1. Ted, I’ll work on giving you a taste of the Brazilian beauties once the sun comes out and the rain stops.

  8. SO adorable, I can barely take it! Love the idea of seeing a city through it’s pups. 🙂

  9. Just love the great variety of dogs you took photos of. So cute! Stopping to admire someone’s dog leads to great conversation when traveling. I’ve don’t this throughout the States and Canada, and in France and Holland, but never knew that Brazil offered another dog-lover haven. Thank you for your creative post!

    1. Oh yes, I think it helps that Rio is such an outdoor society. It’s not a huge deal to be in an apartment because the weather is so beautiful, they’re outside as much as possible WITH their dogs.

  10. Awww…that black and tan dachshund looks exactly like ours that passed away. Great photos!

  11. A word of warning to visitors who plan on bringing their furry companion (which is easy to do with minimal paperwork) along: Public transport is off-limits. Even if it were allowed to bring dogs, trains and especially the buses are overcrowded to a degree that makes taking a dog aboard a painful exercise. Many/most taxis won’t take (large) dogs, either. I always rent a car and brave the traffic with my shepherd mix…
    Restaurants and hotels are OK for the most part. Beaches are fine as well – we mostly go to less crowded ones, though.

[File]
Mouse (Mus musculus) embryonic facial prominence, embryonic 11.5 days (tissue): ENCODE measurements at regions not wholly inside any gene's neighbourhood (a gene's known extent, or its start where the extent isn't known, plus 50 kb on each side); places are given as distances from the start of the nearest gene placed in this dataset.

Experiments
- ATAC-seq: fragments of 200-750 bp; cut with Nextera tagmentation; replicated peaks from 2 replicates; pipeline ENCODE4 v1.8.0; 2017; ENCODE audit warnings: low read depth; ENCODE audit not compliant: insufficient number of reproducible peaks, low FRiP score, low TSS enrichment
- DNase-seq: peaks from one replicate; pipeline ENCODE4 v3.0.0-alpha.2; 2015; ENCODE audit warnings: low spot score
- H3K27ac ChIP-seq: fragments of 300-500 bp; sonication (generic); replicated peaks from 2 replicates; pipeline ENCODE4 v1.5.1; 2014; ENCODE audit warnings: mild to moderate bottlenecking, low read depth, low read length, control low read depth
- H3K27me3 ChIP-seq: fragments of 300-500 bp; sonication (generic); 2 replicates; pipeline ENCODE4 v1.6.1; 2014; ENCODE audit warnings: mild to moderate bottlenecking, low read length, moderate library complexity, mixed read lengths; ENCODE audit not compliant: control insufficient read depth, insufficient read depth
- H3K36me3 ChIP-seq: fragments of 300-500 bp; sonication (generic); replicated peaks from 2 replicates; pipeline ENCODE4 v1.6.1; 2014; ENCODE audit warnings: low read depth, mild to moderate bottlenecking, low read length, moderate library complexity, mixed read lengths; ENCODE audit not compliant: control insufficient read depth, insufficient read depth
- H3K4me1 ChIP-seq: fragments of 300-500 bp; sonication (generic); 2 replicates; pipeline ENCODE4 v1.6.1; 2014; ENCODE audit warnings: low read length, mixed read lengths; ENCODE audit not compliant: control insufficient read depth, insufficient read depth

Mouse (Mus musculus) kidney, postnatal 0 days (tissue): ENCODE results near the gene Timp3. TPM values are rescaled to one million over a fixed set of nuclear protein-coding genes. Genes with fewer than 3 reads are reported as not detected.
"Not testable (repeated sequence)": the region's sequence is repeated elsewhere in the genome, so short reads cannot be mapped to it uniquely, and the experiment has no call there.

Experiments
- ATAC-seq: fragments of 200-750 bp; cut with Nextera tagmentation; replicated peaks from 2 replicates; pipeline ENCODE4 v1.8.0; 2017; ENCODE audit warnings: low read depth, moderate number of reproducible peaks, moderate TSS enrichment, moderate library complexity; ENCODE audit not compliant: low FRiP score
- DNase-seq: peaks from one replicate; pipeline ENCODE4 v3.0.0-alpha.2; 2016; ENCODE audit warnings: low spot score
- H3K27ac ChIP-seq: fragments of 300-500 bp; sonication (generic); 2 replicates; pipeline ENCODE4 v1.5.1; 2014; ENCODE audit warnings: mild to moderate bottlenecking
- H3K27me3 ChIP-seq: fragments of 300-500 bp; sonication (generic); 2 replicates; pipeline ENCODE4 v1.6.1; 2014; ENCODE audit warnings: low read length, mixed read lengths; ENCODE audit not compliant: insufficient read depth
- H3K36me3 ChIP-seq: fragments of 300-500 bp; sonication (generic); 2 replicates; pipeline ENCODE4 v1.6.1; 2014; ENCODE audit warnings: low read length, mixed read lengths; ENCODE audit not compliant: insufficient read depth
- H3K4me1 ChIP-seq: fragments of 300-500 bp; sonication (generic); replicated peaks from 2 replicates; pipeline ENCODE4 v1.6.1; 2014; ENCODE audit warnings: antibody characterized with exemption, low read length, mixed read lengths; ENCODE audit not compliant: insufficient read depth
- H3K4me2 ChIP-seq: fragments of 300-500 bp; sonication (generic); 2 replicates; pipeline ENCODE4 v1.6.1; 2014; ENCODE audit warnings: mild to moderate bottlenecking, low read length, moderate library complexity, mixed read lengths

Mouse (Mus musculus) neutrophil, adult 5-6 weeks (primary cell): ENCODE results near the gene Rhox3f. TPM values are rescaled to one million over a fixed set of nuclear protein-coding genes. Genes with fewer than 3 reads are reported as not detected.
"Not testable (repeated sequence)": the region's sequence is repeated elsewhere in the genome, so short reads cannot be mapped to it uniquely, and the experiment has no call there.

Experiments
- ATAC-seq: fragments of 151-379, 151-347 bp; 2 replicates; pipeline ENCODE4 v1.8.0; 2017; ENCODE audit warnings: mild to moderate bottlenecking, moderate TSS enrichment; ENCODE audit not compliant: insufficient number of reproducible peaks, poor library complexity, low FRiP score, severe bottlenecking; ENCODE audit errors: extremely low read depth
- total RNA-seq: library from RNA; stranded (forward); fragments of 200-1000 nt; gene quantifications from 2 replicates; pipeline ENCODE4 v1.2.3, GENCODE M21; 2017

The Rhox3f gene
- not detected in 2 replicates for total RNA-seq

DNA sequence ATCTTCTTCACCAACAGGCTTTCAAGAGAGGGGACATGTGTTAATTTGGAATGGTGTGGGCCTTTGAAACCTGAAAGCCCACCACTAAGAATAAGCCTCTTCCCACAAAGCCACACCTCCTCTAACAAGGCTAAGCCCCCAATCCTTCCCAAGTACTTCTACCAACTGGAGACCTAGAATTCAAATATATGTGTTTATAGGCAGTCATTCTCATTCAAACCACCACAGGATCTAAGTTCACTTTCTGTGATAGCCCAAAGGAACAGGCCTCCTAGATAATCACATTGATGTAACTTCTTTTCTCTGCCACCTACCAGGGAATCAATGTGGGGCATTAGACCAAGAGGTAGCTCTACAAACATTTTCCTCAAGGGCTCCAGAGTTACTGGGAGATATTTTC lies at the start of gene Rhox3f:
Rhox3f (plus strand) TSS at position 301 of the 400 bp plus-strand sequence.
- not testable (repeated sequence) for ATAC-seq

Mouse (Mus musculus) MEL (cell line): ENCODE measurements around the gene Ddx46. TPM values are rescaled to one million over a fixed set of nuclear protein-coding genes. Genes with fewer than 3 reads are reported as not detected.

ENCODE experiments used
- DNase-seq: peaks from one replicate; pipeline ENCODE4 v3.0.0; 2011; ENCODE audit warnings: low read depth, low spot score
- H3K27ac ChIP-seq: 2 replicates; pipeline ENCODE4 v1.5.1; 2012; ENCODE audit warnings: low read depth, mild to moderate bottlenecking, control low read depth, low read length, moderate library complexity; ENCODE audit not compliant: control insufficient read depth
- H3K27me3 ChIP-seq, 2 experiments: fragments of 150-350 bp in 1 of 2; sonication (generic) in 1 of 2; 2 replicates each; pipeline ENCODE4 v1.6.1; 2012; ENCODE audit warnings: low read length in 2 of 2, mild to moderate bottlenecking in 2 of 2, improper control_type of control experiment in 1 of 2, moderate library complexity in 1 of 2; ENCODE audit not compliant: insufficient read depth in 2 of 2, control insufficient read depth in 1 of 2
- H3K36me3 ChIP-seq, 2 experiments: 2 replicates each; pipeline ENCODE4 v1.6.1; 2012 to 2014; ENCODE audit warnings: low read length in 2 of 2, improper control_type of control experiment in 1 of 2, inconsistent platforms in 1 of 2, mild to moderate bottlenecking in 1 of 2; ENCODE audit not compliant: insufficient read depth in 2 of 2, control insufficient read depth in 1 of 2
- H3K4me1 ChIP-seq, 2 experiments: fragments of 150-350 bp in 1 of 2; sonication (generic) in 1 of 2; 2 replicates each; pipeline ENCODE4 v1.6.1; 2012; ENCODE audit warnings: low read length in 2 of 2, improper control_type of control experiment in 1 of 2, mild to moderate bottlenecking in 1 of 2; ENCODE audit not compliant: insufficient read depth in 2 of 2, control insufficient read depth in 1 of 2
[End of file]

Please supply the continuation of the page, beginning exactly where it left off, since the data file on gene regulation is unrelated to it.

12. Wow, your experience was certainly different then ours. We lived in Rio De Janeiro from July, 2014 through October, 2016 and moved from California with our two rescue dogs (one of whom was rescued in Sochi, Russia). We found Rio to be very dog Unfriendly ! While we loved regularly walking our dogs around Lagoa and to Rio’s only officially fenced in dog park at Lagoa in general restaurants, even with outdoor seating, do not allow dogs. And there are no dog friendly beaches in all of Rio. There is one beach, Diablo, at the end of Arpador where many dog owners take their dogs for a swim but it is unofficial and often the police would come and make all the dogs leave. Now, one visiting Rio may observe things very differently and may see many dogs at beaches and other places but this is only because of the Carioca culture of never abiding by any rules that inconvenience them. We often saw residents of Rio, or Cariocas, totally disregarding the rules and allowing their dogs to do things that are against the rules. However this law abiding, rule respecting Gringo, was accosted numerous times, especially in our home neighborhood of Urca, and told to get off the beach with my dog.